A lot of the people criticizing Charlotte, North Carolina, police officers for the shooting of Keith Lamont Scott claim that officers should not have fired because Scott had the gun pointing at the ground when he was shot.

gun-in-hand

Here I am, roughly replicating the same position as Scott with a comparatively-sized .380 pistol (below). Yes, my finger is on the trigger. From this position, I can get off a shot in less than a quarter of a second, faster than an officer can process what I’m doing and decide to return fire, even if he has his gun trained on me. Action always beats reaction. It’s science.

bob-trigger

People (including gun owners) who have not studied real-life gun fighting roll their eyes at such statements, but it’s entirely true.

The fatal shooting of Jeffrey Clair Cave in Kingman, Arizona, this past Thursday vividly illustrates that point. Officers arrived at Cave’s home Thursday to serve a warrant for a stolen firearm.

Officers were fully kitted up in OTV-style wrap-around body armor with front and rear plates capable of stopping rifle bullets and ballistic helmets.

Instead of mechanically breaching the door of the home, the officers knocked loudly several times, and loudly announced themselves as officers serving a search warrant.

17 seconds after the initial knock, Cave opened the door, with a snub-nosed revolver  in his right hand, pointing at the ground.

cave

Officers could have easily and lawfully shot Mr. Cave at this point, but they did not.

Instead, multiple officers begin shouting the same simple command repeatedly.

“Drop the gun!”

I think I counted them saying “drop the gun” 19 times before Cave flatly responds, “Shoot me.”

Officers continue to shout the command to drop the revolver, and what appears to be the voice of the supervisory officer calls for a taser to be deployed.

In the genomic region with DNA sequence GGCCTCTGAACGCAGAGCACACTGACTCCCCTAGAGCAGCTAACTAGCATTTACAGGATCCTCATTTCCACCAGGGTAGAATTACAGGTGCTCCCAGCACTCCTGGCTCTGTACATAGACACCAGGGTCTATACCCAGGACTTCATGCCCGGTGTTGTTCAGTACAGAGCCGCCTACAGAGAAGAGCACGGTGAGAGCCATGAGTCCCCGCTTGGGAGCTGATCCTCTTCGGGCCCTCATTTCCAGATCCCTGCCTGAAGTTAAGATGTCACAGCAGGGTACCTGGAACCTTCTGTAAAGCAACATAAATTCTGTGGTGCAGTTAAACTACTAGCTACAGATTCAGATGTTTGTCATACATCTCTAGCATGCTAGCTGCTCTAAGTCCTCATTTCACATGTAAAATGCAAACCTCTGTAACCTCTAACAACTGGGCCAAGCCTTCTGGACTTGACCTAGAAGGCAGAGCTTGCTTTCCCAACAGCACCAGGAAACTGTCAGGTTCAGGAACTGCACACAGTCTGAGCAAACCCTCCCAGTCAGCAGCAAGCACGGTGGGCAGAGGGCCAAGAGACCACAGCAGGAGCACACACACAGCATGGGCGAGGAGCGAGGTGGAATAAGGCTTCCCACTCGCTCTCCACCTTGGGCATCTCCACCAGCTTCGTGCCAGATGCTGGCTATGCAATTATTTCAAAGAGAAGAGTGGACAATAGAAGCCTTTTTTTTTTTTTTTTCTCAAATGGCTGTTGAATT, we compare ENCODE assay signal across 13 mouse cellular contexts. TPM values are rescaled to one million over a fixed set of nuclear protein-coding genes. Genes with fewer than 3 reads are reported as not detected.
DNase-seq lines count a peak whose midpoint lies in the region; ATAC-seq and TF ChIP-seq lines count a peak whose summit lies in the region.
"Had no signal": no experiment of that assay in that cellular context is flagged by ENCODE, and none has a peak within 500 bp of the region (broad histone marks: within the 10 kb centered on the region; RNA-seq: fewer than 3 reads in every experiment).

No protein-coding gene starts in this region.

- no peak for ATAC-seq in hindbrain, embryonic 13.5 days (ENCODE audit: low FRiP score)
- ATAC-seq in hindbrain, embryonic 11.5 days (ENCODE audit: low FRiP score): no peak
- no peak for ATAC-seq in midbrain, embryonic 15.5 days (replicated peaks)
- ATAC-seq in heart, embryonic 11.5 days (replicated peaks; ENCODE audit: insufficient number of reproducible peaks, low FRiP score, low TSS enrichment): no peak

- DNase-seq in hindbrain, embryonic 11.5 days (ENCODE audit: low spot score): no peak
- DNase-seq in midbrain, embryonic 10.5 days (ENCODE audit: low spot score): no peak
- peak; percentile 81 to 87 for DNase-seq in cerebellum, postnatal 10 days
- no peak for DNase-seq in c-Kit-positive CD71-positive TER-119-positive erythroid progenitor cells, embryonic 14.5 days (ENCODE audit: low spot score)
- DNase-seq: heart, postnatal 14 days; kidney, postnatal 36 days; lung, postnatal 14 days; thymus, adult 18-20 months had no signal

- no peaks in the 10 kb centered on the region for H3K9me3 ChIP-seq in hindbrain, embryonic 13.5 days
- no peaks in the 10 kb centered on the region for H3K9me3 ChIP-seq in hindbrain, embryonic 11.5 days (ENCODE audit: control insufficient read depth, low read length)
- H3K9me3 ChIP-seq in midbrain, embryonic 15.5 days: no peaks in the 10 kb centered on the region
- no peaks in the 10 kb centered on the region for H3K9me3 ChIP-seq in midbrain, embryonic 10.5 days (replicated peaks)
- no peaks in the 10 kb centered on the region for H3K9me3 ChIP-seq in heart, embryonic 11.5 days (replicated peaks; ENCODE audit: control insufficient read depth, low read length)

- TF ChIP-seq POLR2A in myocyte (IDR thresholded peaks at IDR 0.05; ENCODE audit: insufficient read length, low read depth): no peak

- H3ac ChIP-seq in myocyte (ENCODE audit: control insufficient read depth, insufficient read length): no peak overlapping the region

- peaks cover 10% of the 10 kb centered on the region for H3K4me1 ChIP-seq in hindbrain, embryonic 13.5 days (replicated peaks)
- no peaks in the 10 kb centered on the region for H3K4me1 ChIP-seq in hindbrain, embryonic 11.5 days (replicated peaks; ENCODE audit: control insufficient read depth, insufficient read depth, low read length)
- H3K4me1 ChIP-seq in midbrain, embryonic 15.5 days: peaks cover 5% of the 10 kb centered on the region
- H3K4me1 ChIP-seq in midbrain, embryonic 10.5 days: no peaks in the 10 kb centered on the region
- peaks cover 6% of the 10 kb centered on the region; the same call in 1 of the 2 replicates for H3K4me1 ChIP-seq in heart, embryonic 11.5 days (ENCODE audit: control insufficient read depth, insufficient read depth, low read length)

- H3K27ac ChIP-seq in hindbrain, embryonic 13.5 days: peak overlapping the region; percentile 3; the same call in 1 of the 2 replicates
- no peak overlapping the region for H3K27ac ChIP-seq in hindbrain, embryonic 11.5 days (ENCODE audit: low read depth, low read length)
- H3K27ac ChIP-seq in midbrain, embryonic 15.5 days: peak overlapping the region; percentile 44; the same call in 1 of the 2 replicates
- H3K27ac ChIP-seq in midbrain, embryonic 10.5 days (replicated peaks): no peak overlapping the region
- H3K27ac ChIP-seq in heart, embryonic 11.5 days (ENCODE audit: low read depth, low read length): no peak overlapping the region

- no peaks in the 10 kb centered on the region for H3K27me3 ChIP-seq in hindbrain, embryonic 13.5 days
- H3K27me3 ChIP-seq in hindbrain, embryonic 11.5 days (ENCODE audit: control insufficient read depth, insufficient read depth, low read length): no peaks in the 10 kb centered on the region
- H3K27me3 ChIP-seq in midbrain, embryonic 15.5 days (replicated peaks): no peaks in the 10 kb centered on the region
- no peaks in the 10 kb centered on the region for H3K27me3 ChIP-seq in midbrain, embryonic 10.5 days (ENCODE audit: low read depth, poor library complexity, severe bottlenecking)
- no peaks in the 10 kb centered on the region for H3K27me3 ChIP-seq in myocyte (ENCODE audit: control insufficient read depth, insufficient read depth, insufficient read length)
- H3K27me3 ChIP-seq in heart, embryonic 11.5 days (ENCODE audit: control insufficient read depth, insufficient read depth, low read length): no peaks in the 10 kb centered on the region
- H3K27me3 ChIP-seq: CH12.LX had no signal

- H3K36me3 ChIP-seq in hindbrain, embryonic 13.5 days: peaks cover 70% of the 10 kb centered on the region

An officer steps forward with a taser, and as other officers continue to tell Cave to drop the weapon for perhaps the 40th time, the supervisory officer cautions his team to “hold on,” which appears to be a warning not to shoot.

cave-taser

An officer steps forward with a taser, and as other officers continue to tell Cave to drop the weapon for perhaps the 40th time, the supervisory officer cautions his team to “hold on,” which appears to be a warning not to shoot.

An officer then raises the taser and aims it at Cave.

cave-shot

Immediately after the officer raises the taser, Cave raises his revolver and fires before  officers who have at least two guns pointed at Cave, fingers on the trigger, can respond.

Detective Dennis Gilbert (the officer behind the AR-15 on our left, I think) is struck by Cave’s bullet before he can respond.

A half-second later, Gilbert and Detective Nicholas Schmitz (holding the Glock with the WML on the right, I beleive) return fire, fatally striking Cave.

Detective Gilbert, shot around his armor, remains hospitalized in serious but stable condition.

A second shot fired by Cave passed through the uniform of Lt. James Brice, but did not strike him.

Please tell me again how a suspect with a gun pointed at the ground, covered by officers wearing some of the most advanced body armor possessed by police, is no threat, when a suspect starting in that position is able to fire a double-action revolver twice before being taken down by officers already covering him.

Mr. Cave earned his bullets in Kingman.

So did Keith Lamont Scott in Charlotte.